We aren’t ones to dwell on negative happenings – they happen to the best of us, it’s part of life, and we simply need to keep our chins held high and move forward. We are sharing this event because this is the reality of starting a homestead 100% from scratch. While anybody could have been damaged from this wind storm, starting a homestead from scratch does make you more vulnerable to weather, exhaustion and mental breakdown which is just the nature of the beast.
As soon as we came home to our carport completely mangled, our hearts sunk and frustration set in immediately. Part of this reason is because at the end of the day, we really only need our basic needs met to be happy (food, shelter and warmth) and we felt we had none of those things. There’s nothing like being kicked when you’re down and having something tragic happen when your energy is already low.
This is one reason why many don’t take the path we have chosen, and probably why many people “give up”. If this becomes a frequent happening, we may look into alternative solutions that don’t leave us so vulnerable to the weather, but for now we’re going to tough it out, take some more precautionary measures to strengthen our home and hope it doesn’t happen again!
Takeaways for New Homesteaders
If you are a new homesteader, or a want-to-be homesteader there are a few big takeaways from this event that we wanted to share:
- All you can do is plan your best and learn to improvise: As a new homesteader, all you can do is plan and be your best but things won’t go according to plan 100% and you can expect hardship! Learn to improvise as you go… a plan is merely a great place to start but expect to stray from it.
- You can only be so prepared: There are a million “what ifs” that can happen to you as a new homesteader, or at any point of your life really. All you can do is prepare as best you can, but you can’t necessarily prepare for it all. Just because you can’t possibly prepare for every scenario out there, doesn’t mean that you shouldn’t take a journey of this type and put your best foot forward. Jesse often says, “Getting out of bed is dangerous!”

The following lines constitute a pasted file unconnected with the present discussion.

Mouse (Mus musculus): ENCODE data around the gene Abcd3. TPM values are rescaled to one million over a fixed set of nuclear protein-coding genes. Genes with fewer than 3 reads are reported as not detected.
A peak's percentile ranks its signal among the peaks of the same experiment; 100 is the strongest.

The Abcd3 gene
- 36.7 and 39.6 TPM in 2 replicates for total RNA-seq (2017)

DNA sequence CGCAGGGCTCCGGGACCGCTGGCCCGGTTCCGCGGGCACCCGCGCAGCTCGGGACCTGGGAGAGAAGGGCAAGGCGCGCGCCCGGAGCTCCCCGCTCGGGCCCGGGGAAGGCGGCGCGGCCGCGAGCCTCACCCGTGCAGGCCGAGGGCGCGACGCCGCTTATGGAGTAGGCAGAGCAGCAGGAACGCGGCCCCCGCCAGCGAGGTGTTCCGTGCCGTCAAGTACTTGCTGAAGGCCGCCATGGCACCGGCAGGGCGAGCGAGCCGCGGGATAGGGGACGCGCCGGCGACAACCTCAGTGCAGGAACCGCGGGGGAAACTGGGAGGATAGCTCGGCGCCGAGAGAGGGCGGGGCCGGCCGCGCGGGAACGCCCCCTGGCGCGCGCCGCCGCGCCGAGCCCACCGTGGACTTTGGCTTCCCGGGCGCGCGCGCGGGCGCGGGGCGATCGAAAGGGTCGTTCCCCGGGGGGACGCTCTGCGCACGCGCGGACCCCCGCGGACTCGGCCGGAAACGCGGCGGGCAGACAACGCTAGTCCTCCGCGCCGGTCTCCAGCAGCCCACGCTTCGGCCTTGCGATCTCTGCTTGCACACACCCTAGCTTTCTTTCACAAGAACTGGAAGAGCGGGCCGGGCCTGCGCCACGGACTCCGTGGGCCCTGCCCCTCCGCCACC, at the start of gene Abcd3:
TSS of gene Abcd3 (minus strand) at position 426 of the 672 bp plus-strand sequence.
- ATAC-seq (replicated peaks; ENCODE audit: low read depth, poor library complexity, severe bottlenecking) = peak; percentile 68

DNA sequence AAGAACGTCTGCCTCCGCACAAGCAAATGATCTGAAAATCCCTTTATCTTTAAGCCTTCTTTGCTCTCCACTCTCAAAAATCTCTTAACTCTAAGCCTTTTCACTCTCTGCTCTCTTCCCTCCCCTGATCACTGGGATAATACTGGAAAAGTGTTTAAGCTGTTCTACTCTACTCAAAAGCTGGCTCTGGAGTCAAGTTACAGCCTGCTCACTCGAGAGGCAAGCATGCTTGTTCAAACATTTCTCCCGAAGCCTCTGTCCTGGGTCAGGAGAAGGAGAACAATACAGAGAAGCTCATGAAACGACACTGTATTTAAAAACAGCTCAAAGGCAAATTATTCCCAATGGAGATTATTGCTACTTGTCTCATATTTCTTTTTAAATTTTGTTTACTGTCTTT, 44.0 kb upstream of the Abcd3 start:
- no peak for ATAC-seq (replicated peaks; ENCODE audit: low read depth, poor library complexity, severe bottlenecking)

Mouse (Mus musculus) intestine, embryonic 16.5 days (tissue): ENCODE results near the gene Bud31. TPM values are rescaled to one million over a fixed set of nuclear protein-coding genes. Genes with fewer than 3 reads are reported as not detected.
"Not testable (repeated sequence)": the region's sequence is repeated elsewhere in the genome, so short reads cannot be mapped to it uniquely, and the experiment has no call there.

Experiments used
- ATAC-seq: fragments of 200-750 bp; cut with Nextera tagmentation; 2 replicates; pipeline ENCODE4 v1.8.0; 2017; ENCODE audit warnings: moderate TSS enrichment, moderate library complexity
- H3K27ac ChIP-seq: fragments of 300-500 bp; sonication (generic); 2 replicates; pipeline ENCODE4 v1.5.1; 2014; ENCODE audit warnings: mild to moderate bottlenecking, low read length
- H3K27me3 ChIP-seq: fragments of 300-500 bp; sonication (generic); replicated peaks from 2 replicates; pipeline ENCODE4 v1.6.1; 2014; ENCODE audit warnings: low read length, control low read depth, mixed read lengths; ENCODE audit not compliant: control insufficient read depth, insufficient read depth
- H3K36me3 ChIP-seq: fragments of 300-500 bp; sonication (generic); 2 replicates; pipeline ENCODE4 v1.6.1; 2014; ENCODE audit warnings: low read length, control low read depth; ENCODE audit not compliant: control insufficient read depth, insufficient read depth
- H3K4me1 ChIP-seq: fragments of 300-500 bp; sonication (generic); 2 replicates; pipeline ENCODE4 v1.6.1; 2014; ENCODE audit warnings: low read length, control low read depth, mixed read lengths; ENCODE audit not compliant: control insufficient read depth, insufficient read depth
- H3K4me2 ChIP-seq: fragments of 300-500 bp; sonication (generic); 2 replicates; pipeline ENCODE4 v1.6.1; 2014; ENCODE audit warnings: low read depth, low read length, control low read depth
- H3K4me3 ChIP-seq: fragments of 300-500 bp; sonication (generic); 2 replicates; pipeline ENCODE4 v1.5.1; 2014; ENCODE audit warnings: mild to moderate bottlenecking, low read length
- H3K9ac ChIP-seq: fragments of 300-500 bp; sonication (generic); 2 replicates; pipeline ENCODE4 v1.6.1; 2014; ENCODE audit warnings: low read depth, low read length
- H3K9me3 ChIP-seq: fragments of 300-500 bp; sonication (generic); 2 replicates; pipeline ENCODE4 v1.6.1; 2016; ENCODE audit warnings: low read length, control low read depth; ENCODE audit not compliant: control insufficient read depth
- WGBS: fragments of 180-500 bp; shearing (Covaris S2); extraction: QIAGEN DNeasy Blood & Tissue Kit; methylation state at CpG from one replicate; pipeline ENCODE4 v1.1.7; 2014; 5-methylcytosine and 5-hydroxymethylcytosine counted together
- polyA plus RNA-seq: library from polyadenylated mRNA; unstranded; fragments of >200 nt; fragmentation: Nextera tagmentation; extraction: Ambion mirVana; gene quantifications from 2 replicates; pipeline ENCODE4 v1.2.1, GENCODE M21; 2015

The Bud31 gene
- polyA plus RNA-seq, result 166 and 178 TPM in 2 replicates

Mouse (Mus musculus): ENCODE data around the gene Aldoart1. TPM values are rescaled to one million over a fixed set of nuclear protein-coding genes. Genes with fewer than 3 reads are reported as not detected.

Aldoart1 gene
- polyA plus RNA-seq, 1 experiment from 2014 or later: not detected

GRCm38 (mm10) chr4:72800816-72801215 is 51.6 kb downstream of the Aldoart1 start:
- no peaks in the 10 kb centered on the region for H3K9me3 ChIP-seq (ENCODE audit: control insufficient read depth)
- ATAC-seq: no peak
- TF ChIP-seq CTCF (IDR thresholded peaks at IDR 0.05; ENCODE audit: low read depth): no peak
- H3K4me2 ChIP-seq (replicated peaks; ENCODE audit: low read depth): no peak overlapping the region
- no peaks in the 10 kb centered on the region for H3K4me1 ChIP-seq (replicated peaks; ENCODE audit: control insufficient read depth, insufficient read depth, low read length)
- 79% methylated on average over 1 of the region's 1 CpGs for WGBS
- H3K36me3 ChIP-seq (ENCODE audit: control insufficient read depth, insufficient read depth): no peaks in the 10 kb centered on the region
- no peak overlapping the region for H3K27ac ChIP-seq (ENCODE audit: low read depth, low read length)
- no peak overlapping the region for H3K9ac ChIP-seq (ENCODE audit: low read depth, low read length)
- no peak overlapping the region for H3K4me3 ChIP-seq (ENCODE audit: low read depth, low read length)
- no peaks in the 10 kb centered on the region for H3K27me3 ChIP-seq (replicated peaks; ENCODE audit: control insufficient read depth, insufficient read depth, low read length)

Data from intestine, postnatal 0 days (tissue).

- You will feel vulnerable, because you are: When you first start your homesteading journey, unless you walk into the deal with $500,000, chances are you won’t have everything you need to feel protected. Sacrifices will have to be made. In our case, we simply weren’t able to get a barn up before winter which makes us vulnerable, but we think we can make it through the winter.
- The path to freedom is not paved with comfort and security: If you are embarking on a homesteading journey to get “free” and achieve some sort of freedom with both your time and your money, then it ain’t gonna be easy! The path to freedom isn’t comfortable or all that secure at first… if it were, everyone would do it and you would have no naysayers (read about well meaning naysayers and fear-mongers to your homesteading journey here)!
- Look for people to vent to: If you’re feeling emotional, tired, and low on mental energy, a great idea is to reach out to a friend or community that understands. Many people have embarked on this journey before you and understand 100% what you’re going through. They won’t tell you to quit, they probably won’t strictly put fearful ideas into your head, but they will support you and help you get through the tough time, reminding you why you’re on this adventure in the first place. We get a lot of support from our friends here on Pure Living for Life, Facebook page and Instagram. They help keep us going when we’re having a hard time. It means a lot that they support us and every positive comment is much appreciated.
A small fortunate reality of this experience is that our new tiny house style cabin addition didn’t budge through it all. No leaks, no damage and still standing strong. What a relief! Here’s to putting this tiring, frustrating experience behind us so that we can focus on making progress on our property once again!